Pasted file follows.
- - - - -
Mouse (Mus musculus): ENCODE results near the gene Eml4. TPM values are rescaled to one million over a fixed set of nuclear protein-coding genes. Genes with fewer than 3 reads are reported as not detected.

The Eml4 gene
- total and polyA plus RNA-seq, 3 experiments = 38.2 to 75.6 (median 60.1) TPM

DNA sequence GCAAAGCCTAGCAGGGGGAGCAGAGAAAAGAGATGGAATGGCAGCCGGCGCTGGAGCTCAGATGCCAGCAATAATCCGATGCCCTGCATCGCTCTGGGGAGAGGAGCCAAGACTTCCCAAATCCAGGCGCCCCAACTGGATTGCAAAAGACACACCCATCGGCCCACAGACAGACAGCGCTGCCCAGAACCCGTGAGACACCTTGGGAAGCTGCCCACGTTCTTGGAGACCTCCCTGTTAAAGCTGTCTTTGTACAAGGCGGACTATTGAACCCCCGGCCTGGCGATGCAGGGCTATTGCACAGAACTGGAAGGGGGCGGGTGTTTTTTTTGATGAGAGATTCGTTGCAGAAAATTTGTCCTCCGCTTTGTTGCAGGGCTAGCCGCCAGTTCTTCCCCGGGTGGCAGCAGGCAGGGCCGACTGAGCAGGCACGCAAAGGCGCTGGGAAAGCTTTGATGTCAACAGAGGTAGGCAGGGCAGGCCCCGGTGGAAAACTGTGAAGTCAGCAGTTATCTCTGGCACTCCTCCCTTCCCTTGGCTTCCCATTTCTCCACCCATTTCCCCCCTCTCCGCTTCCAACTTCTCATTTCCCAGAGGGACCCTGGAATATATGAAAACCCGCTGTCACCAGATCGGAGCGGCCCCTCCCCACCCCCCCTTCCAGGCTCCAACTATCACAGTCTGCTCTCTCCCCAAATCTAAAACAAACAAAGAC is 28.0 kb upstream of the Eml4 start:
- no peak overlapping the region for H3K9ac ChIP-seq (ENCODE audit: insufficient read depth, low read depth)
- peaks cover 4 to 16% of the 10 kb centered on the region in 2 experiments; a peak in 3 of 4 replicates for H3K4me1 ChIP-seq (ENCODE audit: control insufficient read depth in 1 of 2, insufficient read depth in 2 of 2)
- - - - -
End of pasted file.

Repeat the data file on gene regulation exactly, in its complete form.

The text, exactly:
Mouse (Mus musculus): ENCODE results near the gene Eml4. TPM values are rescaled to one million over a fixed set of nuclear protein-coding genes. Genes with fewer than 3 reads are reported as not detected.

The Eml4 gene
- total and polyA plus RNA-seq, 3 experiments = 38.2 to 75.6 (median 60.1) TPM

DNA sequence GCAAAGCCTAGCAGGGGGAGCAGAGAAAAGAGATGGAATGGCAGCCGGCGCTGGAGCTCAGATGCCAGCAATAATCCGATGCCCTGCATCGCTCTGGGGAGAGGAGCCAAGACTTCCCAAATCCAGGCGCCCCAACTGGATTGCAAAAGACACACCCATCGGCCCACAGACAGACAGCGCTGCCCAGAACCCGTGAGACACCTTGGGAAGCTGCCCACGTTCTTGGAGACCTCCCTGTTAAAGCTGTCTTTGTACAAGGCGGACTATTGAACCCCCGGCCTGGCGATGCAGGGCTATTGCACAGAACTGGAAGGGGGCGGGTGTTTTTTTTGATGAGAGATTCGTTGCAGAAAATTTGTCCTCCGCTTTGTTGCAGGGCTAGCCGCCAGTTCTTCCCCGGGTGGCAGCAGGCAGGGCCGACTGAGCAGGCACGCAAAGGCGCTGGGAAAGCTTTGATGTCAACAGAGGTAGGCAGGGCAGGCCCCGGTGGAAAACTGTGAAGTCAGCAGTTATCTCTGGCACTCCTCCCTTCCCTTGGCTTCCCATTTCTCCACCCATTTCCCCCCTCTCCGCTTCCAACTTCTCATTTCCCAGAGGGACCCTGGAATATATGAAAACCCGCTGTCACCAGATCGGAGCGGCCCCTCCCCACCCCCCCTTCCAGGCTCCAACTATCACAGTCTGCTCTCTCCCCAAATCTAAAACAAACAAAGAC is 28.0 kb upstream of the Eml4 start:
- no peak overlapping the region for H3K9ac ChIP-seq (ENCODE audit: insufficient read depth, low read depth)
- peaks cover 4 to 16% of the 10 kb centered on the region in 2 experiments; a peak in 3 of 4 replicates for H3K4me1 ChIP-seq (ENCODE audit: control insufficient read depth in 1 of 2, insufficient read depth in 2 of 2)